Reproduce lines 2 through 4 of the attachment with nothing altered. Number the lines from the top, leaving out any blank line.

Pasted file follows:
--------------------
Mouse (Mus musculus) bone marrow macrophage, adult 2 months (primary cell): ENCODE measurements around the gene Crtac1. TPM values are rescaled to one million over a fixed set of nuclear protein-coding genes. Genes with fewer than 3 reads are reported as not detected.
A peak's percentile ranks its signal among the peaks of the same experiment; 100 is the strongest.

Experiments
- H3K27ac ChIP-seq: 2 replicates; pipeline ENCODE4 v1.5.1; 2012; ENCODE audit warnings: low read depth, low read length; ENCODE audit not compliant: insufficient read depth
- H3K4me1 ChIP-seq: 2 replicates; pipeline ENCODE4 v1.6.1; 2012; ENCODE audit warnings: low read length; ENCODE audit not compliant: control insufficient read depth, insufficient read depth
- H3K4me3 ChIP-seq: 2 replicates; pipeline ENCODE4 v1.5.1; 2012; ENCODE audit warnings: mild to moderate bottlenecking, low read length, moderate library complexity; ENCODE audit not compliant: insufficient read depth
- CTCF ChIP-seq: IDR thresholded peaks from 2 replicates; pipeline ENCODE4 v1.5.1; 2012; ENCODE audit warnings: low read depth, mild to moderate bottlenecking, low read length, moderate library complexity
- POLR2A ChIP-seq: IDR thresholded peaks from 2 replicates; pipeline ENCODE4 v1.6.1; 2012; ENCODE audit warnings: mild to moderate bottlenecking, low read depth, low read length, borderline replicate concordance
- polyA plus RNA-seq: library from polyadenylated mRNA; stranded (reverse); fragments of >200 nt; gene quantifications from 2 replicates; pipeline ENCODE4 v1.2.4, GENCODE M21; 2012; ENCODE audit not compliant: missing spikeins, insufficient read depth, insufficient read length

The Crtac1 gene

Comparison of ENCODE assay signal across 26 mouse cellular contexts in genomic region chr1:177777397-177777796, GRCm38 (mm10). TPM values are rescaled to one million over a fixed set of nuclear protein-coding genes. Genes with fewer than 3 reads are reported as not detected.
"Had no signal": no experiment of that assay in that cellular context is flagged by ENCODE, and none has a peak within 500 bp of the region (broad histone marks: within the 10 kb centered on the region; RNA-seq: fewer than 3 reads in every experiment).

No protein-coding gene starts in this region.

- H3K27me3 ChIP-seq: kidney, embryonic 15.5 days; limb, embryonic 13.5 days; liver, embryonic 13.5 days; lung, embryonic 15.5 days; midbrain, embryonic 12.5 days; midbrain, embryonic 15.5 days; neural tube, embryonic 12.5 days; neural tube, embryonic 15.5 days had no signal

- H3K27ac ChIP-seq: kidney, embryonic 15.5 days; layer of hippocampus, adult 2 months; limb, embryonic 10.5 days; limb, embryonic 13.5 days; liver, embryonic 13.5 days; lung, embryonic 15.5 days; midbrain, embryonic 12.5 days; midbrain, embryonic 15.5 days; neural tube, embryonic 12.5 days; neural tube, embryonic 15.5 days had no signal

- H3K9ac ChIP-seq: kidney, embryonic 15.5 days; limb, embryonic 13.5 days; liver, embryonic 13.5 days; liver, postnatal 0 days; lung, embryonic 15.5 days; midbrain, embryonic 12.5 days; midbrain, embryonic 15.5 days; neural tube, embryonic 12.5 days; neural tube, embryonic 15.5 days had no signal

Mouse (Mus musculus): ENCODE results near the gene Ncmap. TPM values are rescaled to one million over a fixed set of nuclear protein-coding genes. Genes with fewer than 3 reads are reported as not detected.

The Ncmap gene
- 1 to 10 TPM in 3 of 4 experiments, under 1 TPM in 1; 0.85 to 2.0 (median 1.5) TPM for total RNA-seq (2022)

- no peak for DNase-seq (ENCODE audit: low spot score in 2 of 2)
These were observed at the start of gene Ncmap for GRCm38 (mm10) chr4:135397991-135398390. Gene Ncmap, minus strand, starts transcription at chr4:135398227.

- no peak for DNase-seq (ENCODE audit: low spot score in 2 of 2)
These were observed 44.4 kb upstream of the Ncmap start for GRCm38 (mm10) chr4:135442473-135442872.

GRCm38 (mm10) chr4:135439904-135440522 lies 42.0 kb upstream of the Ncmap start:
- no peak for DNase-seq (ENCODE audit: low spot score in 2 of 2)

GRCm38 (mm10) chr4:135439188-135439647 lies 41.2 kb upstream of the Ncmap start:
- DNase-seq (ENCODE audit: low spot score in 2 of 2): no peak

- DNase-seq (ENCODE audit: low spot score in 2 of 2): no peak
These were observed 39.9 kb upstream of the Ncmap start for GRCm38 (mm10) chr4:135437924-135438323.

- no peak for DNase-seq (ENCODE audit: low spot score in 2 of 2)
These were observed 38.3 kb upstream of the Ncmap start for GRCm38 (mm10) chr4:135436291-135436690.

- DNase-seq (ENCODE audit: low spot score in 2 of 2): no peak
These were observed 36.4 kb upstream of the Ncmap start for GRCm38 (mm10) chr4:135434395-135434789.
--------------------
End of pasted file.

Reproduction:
A peak's percentile ranks its signal among the peaks of the same experiment; 100 is the strongest.

Experiments
- H3K27ac ChIP-seq: 2 replicates; pipeline ENCODE4 v1.5.1; 2012; ENCODE audit warnings: low read depth, low read length; ENCODE audit not compliant: insufficient read depth